Star Trek is as out-of-date today as Buck Rogers was in 1980 (Take the hint!)

With all the talk about bringing back a Star Trek series for its 50th anniversary, I find myself regularly reminding people that—yo—Star Trek is 50 years old!  Why bring it back?

btskmcThis might not be a big deal for your average franchise, in which it’s nothing to simply modernize the cast and setting, and carry on.  But Star Trek is science fiction, its universe based strongly on the popular attitudes about science, technology and the future as envisioned in the 1960s. We’ve learned a lot about science and technology since then, which completely upends the universe envisioned by Star Trek.

Which makes Star Trek‘s impact on modern audiences the equivalent of Buck Rogers’ impact on the audiences of my age, back in 1980.

Buck Rogers 1928

Buck Rogers: This was sci-fi in 1928.

Buck Rogers was the hero of a comic strip written and drawn by Philip Francis Nowlan, back in 1928. It, too, was an embodiment of the popular attitudes toward science, technology and the future, and it was hugely popular in its day. It soon inspired movie serials starring ex-Olympiate athlete Larry “Buster” Crabbe, which ran for years in cinema.

In 1970, when television was growing in dominance and stations were looking for “filler content” to put on in non-prime-time slots, old movies and movie shorts became popular fodder for daytime television, especially on channels aimed at kids. Alongside movies like The Bowery Boys and shorts of The Three Stooges, the Buck Rogers serials would air on a regular basis.


But America had already put a man on the Moon.  Star Trek, in fact, was already on television. And against the more modernStar Trek and the reality of the Apollo program, Buck Rogers in 1970 may have been a shot of nostalgia to our parents and grandparents… but to us kids, it was a kitschy bunch of hilarity.

The renewed interest in sci-fi nostalgia reared its ugly head in 1979, after a fairly popular movie called Star Wars had prompted every studio to search for sci-fi material to throw onto the bandwagon. Universal Studios had already developed Battlestar Galactica, and using many of the same production houses, brought back their old hero Buck for a new TV series.


But despite the just decent production work, Buck Rogers didn’t catch with audiences: The mix of cheesy characters, childish humor, aliens in name only, and the hackneyed mad-monarchy-taking-over-the-world zeitgeist, the show held no attraction to modern audiences. A series that had been invented fifty years previous had completely outlived its relevance, and it died a quiet death in two seasons.

Fast forward to 2017, when Paramount plans to release a new Star Trek series, which will take advantage of some of the things that made Star Trek such a phenom in the 1960s—don’t bet on any of the political or social controversy, or much time spent examining science and technology and its impact on our lives, that made Star Trek famous; modern audiences just aren’t interested in that.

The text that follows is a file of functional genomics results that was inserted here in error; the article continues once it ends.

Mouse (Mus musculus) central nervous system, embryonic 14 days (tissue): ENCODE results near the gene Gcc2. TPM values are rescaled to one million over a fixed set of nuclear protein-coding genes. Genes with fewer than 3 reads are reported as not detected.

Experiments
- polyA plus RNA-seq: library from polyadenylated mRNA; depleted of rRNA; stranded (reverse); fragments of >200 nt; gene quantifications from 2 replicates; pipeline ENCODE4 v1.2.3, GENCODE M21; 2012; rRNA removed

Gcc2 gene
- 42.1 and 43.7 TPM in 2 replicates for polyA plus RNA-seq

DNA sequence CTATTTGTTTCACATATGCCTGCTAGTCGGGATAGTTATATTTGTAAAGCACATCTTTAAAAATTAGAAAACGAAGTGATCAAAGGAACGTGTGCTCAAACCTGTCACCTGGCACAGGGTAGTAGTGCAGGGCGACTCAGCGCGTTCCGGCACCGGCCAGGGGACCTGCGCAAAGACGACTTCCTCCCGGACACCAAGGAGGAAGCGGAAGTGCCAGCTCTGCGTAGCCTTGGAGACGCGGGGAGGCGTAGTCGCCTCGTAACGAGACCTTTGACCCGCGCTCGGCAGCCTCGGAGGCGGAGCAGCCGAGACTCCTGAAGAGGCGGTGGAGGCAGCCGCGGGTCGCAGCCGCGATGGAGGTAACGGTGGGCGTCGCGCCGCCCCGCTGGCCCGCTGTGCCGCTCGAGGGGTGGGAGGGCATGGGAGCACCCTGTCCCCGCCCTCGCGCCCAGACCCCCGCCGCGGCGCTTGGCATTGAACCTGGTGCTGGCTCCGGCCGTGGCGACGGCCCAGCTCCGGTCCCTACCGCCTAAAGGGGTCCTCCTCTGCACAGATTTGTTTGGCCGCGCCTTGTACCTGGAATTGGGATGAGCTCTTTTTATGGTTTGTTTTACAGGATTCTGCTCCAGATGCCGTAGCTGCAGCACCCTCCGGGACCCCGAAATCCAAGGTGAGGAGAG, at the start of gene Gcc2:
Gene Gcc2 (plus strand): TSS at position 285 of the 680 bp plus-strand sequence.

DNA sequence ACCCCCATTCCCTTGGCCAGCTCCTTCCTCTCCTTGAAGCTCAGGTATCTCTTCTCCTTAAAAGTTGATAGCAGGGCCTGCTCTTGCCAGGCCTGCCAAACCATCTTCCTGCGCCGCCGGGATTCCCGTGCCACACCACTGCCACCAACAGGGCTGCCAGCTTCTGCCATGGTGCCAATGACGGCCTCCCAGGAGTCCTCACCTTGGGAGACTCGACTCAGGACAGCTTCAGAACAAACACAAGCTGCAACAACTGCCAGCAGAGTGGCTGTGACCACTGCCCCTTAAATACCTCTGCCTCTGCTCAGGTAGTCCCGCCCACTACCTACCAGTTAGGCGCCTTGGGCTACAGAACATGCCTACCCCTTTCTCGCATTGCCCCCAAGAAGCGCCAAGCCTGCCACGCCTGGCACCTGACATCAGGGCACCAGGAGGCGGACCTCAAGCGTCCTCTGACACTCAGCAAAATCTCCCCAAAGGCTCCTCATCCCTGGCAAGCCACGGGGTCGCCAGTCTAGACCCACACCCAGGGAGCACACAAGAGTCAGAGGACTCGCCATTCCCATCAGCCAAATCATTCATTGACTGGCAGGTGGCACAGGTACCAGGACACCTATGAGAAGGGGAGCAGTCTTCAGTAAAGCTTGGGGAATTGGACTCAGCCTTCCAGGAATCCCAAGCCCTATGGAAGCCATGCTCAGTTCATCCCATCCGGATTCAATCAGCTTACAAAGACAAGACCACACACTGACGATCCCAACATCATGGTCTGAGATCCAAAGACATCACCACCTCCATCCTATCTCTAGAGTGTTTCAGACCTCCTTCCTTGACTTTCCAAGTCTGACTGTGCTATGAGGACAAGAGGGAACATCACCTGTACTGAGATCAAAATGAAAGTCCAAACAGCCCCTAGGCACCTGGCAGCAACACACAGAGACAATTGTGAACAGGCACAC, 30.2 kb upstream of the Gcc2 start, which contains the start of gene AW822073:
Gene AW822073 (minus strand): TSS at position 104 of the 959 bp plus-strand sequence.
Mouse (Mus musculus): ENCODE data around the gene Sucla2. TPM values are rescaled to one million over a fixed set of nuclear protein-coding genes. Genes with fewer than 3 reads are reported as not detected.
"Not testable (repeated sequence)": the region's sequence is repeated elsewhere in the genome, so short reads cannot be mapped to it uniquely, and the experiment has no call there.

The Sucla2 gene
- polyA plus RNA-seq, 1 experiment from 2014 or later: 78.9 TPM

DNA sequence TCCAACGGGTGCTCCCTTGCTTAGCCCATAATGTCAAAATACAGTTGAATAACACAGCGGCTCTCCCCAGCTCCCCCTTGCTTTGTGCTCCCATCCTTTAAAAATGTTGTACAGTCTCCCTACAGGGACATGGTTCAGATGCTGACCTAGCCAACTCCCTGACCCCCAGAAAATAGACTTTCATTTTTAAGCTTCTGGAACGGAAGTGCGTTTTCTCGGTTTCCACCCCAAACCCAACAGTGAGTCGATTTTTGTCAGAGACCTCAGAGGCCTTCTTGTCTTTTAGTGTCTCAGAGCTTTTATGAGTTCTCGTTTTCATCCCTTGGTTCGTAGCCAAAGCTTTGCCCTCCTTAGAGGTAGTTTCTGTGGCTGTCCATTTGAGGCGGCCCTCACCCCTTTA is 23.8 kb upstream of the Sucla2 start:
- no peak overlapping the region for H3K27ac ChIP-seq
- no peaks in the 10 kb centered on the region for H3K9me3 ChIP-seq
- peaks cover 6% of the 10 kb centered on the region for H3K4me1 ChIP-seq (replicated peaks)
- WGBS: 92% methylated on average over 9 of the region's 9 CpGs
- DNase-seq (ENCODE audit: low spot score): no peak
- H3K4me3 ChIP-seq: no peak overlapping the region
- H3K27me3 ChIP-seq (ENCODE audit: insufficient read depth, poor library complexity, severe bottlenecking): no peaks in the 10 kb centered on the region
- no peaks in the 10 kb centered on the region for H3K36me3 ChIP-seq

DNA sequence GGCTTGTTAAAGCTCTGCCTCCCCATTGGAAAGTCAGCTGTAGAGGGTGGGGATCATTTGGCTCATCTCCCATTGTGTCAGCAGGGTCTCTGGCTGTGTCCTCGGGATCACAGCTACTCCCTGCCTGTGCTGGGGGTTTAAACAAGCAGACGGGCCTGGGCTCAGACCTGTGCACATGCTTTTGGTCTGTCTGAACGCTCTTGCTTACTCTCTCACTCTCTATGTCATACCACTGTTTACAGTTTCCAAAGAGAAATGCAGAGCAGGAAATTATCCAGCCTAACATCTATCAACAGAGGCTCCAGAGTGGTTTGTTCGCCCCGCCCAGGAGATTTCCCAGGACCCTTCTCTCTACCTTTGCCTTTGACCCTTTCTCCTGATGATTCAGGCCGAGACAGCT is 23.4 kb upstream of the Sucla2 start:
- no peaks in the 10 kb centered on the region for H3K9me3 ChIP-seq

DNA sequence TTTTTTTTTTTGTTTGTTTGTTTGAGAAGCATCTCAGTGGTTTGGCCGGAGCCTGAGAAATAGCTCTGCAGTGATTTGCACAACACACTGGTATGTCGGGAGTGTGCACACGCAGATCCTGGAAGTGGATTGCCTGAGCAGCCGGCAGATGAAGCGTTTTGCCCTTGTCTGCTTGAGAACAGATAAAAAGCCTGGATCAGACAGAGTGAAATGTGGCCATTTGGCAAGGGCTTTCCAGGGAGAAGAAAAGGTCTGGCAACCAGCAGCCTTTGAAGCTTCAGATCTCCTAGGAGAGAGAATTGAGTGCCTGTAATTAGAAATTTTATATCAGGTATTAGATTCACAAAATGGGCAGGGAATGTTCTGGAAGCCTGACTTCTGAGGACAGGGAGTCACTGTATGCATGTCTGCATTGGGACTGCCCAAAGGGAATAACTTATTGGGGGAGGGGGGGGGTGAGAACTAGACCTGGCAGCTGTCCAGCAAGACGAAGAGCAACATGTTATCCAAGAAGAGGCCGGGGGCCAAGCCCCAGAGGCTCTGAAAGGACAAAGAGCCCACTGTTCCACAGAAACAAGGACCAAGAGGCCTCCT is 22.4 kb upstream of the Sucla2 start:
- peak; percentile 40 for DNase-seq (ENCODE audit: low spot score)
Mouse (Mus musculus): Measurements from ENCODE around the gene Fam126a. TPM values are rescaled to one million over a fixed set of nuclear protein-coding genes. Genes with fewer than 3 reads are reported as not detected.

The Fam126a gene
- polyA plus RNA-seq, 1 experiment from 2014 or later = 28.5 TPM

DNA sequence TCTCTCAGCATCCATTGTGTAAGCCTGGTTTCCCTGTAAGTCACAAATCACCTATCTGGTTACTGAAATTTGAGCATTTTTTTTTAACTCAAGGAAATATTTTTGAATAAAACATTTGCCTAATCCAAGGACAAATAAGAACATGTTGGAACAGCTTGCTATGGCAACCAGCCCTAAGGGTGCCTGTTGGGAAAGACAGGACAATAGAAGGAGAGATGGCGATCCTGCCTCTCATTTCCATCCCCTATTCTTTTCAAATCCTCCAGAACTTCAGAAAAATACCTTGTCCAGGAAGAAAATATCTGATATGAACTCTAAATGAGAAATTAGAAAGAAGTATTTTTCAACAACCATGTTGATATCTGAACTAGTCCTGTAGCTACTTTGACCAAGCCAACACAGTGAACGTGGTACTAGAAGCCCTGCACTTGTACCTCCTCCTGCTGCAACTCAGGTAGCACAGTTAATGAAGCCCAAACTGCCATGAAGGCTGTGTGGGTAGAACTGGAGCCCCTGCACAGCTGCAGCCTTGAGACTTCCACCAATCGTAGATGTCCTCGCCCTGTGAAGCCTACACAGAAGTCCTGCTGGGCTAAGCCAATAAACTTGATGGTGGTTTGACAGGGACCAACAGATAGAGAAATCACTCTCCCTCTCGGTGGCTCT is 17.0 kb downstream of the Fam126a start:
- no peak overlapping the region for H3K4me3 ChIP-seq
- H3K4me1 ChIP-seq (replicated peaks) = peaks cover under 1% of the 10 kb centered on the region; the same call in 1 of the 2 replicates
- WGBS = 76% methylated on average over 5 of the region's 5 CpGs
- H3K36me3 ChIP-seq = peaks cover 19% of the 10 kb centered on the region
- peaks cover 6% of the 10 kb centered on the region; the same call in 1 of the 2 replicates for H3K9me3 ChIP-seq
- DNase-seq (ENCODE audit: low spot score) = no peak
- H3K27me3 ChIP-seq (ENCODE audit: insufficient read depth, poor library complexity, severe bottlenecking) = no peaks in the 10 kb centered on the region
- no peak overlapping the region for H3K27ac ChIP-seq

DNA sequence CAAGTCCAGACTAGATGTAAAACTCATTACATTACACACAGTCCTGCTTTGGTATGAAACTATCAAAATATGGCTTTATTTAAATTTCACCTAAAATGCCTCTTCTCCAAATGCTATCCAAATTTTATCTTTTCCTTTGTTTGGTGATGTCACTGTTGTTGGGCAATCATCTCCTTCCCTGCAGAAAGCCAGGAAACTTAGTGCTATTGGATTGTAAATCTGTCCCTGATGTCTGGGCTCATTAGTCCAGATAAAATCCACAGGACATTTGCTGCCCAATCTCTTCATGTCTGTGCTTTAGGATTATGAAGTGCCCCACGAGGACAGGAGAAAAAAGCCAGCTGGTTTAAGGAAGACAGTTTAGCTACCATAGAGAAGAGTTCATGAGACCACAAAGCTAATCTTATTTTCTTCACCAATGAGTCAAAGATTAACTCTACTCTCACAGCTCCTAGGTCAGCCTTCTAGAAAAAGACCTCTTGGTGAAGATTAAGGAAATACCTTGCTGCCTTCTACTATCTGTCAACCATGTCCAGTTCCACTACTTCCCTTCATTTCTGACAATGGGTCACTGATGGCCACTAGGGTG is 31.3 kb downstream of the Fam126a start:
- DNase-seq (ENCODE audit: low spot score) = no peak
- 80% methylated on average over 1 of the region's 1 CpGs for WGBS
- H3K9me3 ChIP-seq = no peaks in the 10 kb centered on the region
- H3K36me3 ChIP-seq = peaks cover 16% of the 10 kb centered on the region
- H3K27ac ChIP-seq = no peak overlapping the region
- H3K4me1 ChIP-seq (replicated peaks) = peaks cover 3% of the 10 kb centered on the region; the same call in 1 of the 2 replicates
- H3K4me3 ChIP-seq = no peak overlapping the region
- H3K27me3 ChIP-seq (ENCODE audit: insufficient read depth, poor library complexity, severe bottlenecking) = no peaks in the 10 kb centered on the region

What’s left, you ask? Klingons, phasers, transporters and primary-colored uniforms. Romantic notions like cruising through space as easily as a naval vessel cruises the Mediterranean Sea, showing our intelligence and superiority to lesser alien species that all seem to share our problems. These are notions that people could readily accept in the 1960s; but today, they are quaint concepts that have been outdistanced by present knowledge. Multitudes of humanoid aliens and sailing the vastness of space on matter-antimatter power are no longer the future we expect to be waiting for us.

And as Paramount will want to make the show even more palatable to modern audiences, they’ll mine all the popular TV tropes for their show, including YAs and romances, back-stabbing secrets, pointless rivalries, mysterious pasts, addictions, spies and hidden agendas. (You know: The stuff that makes today’s television so compelling.) The resulting mix would be a travesty of galactic proportions, making the new show look archaic and ridiculous, and prompting derision from modern audiences.


As much as I loved the science fiction phenomenon that is Star Trek, I can see that it’s time to retire the Federation and its citizens once and for all. The last two movies have proven that attempting to update the franchise has taken the Star Trek right out of it, and left it a shadow of its former self, trying desperately to mine its past glory. After 50 years, any new Trek-based TV show will be Buck Rogers all over again: A show behind its own time, a disappointment to both audiences and Paramount.

Trek shouldn’t be forced to perform well past its prime, so someone else can sell toys and stuffed aliens. Better to create a brand new franchise for the 21st century, and let Star Trek retire (I would add “gracefully,” but it’s too late for that).

Article by Steven Lyle Jordan.

This article first appeared on Steven’s blog and is republished here with permission.


  • Guy Stewart

    Then extending the future from our present understanding of science and the issues we deal with: militarization of space with paramilitary police forces controlling various planets and moon systems; shattered religious theocracies everywhere and atheist aliens (because religions make no sense and are most likely only a “Human” thing); a few, intelligent, calm, logical, scientists who have ascended to trans-humanism and left the rest of Humanity to the above — probably thinking their way to alternate realities, hob-knobbing with the trans-alien intelligences who never went the way we did; alien societies that never abused their worlds and climate change was never an issue (or if it was, they scoff at it as evidence of infancy); then hob-knob with the trans-Humans who are the real heirs of Humanity…the show could focus on their discourse and commentary on the sudden death of the rest of Humanity and the ascension of the few, intelligent, calm, logical, scientists to the alternate realities — and how they manage to change the rest of Humanity into almost-as-good-Humans-as-themselves by convincing them of the error of their ways and the superiority of the first trans-Humans. Yeah. I think it could work…or some combination thereof (it would REALLY save on the special effects budget, because they wouldn’t have to warp space to go anywhere; wouldn’t have “phaser banks”; wouldn’t even really need make-up because…well, I suppose we’d have to talk SOME about what a trans-Human would look like. Maybe flickering lights like in “The Lights of Zetar”…or something…